A citywide effort sent 2,860 tons of shredded trees to generate energy in St. Paul. FEMA covered most of the tab: nearly $240,000.
Hastings has just finished cleaning up the last debris - 13 boulevard stumps - from the June 19 windstorm that toppled hundreds of trees around the river town.
In a cleanup that ended Friday, most of the trees wound up as fuel to provide hot water and lights in downtown St. Paul.
Here's how that happened:
Step one, first response: It took the city two days to clear all city streets of debris left by the storm, the worst natural disaster since the 1965 Mississippi River flooding, local officials said.
"It was a great concentrated effort by city crews and the public," said Mayor Paul Hicks. "It was a miracle how all the residents pitched in to help neighbors with trees and help city crews get the logs to the streets for later pickup."
Step two, transport: It took about five weeks for residents to cut and pile wood and for the city to haul tree trunks and branches to a nearly three-acre brush-disposal site. Crews buried the site 15 feet deep in tree debris, said Public Works Superintendent Mark Peine.
"Pretty much everything we have that could haul brush we threw at this thing," he added. Everything included five dump trucks, two front-end loaders and two skid loaders. Peine noted that every city department helped; police, firefighters, even finance staff helped clear tree debris. From 15 to 30 staff members worked full-time on the cleanup for about six weeks, he said.
"It was a citywide effort. Everybody pitched in," Peine said.
At the disposal site, at no cost to Hastings, the storm debris was turned into mulch. A lot of mulch.
Step three, grinding: A St. Paul company brought in a huge grinder that worked almost three weeks to shred the wood.
The city gave the 2,860 tons of mulch to the company, Environmental Wood Supply, that provides wood fuel for St. Paul's downtown district energy system. "We were able get rid of it and they were able to use. It was a win-win for everybody," Hicks said.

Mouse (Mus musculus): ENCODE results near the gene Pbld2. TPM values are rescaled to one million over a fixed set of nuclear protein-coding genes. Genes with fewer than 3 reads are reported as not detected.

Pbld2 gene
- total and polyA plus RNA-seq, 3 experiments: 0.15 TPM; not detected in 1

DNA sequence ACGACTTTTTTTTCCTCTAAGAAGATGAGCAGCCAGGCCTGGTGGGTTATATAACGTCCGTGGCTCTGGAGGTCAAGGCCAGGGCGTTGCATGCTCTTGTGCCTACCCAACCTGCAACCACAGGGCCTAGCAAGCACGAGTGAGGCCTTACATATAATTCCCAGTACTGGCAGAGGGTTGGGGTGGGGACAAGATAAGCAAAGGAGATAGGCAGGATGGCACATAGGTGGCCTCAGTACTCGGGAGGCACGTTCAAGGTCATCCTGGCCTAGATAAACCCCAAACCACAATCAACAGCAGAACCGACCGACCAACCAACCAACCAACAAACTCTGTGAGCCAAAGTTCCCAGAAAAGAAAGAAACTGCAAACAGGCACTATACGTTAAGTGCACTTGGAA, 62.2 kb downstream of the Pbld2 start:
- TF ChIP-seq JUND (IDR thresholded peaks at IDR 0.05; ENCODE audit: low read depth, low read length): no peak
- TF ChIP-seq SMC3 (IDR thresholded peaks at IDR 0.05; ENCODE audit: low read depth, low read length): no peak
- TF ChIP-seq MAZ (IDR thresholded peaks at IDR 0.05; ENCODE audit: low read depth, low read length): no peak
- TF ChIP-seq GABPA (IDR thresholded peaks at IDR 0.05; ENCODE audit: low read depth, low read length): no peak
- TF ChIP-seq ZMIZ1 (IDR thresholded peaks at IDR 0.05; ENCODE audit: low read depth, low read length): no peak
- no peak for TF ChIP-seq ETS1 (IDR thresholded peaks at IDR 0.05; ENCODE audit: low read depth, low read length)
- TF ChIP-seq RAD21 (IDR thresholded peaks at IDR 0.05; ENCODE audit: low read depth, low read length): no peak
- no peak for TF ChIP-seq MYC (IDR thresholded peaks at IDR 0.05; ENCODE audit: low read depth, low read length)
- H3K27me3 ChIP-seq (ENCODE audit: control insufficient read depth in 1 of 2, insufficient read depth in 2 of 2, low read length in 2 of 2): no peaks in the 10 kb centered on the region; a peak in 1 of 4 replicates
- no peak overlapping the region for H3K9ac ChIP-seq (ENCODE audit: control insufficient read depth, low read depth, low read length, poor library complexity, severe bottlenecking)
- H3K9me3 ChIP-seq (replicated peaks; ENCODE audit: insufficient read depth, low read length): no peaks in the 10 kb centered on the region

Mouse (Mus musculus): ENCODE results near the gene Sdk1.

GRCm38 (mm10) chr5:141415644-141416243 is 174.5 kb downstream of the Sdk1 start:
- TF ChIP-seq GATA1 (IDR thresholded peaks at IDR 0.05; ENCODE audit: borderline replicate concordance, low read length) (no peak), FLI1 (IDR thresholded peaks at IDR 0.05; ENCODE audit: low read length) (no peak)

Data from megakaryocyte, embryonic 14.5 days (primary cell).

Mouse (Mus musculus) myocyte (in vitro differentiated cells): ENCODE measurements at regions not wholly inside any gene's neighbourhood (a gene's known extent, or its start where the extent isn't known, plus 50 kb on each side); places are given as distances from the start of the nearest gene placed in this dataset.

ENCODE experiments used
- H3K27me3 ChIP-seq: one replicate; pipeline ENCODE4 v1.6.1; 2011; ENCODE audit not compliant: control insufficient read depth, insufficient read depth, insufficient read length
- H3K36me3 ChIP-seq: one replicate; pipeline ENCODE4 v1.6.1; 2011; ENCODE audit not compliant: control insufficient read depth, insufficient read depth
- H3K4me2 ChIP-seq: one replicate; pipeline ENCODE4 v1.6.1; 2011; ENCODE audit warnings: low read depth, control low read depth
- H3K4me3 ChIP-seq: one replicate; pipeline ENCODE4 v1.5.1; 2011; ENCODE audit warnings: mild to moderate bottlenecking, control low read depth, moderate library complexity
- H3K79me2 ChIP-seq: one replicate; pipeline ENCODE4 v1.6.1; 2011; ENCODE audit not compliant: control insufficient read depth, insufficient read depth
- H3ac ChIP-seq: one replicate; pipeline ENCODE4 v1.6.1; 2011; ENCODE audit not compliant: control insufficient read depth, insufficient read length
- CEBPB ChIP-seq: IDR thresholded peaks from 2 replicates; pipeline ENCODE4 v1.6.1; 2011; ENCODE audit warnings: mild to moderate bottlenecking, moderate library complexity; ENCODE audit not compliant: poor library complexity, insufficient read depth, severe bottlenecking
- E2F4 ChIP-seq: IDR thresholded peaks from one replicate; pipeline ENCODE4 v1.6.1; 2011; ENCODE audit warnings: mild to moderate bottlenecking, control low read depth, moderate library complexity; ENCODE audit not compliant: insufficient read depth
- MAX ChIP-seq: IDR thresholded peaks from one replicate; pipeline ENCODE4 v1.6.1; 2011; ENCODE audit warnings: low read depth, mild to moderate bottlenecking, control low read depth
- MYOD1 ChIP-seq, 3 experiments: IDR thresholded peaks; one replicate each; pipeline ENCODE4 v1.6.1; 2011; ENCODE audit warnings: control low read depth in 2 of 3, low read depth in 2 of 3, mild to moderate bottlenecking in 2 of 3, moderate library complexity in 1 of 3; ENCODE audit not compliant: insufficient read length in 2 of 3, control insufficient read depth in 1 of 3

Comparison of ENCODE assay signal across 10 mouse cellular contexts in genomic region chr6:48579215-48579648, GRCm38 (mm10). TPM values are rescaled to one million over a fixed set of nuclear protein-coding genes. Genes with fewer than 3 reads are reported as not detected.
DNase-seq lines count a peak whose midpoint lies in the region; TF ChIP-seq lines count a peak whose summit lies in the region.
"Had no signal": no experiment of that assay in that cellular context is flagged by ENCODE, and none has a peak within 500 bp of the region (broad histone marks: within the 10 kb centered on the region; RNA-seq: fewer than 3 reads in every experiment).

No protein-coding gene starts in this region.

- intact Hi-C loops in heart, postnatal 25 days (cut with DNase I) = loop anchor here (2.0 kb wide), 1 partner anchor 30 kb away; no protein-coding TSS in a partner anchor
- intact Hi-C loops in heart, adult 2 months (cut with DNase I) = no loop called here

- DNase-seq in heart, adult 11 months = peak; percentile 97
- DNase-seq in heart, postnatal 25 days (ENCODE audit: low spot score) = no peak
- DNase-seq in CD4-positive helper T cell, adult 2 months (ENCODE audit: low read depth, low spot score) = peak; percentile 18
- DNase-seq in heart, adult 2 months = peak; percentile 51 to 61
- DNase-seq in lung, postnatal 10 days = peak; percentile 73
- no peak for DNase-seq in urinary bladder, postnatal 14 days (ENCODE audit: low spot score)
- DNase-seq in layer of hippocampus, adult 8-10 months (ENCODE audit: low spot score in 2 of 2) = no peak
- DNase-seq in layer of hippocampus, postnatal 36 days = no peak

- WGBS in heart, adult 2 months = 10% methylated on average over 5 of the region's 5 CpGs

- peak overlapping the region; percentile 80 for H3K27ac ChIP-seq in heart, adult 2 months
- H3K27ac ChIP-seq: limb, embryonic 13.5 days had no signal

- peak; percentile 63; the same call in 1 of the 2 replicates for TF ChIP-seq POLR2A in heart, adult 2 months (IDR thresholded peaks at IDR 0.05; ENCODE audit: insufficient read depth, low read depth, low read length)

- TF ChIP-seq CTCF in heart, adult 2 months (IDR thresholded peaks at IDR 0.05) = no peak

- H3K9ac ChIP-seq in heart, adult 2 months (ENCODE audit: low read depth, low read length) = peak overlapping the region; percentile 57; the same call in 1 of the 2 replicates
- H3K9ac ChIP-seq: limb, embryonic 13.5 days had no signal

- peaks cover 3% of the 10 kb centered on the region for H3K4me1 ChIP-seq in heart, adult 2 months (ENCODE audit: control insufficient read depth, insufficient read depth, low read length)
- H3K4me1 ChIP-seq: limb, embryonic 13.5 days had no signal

Step four, burn it: It took 143 semi-trailer truck loads to haul it all to St. Paul. Peine said. The mulch provided wood fuel for the plant for almost four days.
That means Hastings trees fired a boiler that made enough steam energy during the four days to light more than 60,000 homes and supply hot water needs for the State Capitol and other downtown buildings, said Jeff Guillemette, biomass fuel manager for Environmental Wood.
Who pays? City workers put in 665 hours of overtime on the cleanup, in addition to regular time worked. All together, it cost $238,823, including $42,570 for overtime labor, about $80,000 for equipment, and $63,000 for supplies, said Finance Director Char Stark. However, because the event was declared a natural disaster, the Federal Emergency Management Agency reimbursed the city $194,695, she said. City insurance covered about $34,000 for damaged park equipment, leaving the city's net cost at $9,805, Stark said.
Final thoughts: Hicks remains struck by the memory of driving around Hastings the morning after the storm hit.
"I was amazed by the devastation," he said. "Roadways were blocked, power lines down, there was no electrical power."
It took about three days before all power was restored, Peine said. "Trees were on roofs and cars. It was like a war zone, but nobody was hurt."
The city's southwest side, which took the brunt of the storm, is less green in its aftermath.
"Some streets that had tree-lined canopies are quite a bit different," Peine said. "You can see things in people's yards that you never knew existed."
Jim Adams 952-746-3283